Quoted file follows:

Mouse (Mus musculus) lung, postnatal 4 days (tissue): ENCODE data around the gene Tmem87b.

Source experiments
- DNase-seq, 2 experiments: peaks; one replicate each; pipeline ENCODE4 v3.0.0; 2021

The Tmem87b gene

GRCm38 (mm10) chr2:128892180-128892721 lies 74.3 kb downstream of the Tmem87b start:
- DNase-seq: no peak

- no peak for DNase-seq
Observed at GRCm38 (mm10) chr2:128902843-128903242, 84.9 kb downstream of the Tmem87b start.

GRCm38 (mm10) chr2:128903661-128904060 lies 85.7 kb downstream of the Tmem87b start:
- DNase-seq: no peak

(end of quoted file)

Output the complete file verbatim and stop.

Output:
Mouse (Mus musculus) lung, postnatal 4 days (tissue): ENCODE data around the gene Tmem87b.

Source experiments
- DNase-seq, 2 experiments: peaks; one replicate each; pipeline ENCODE4 v3.0.0; 2021

The Tmem87b gene

GRCm38 (mm10) chr2:128892180-128892721 lies 74.3 kb downstream of the Tmem87b start:
- DNase-seq: no peak

- no peak for DNase-seq
Observed at GRCm38 (mm10) chr2:128902843-128903242, 84.9 kb downstream of the Tmem87b start.

GRCm38 (mm10) chr2:128903661-128904060 lies 85.7 kb downstream of the Tmem87b start:
- DNase-seq: no peak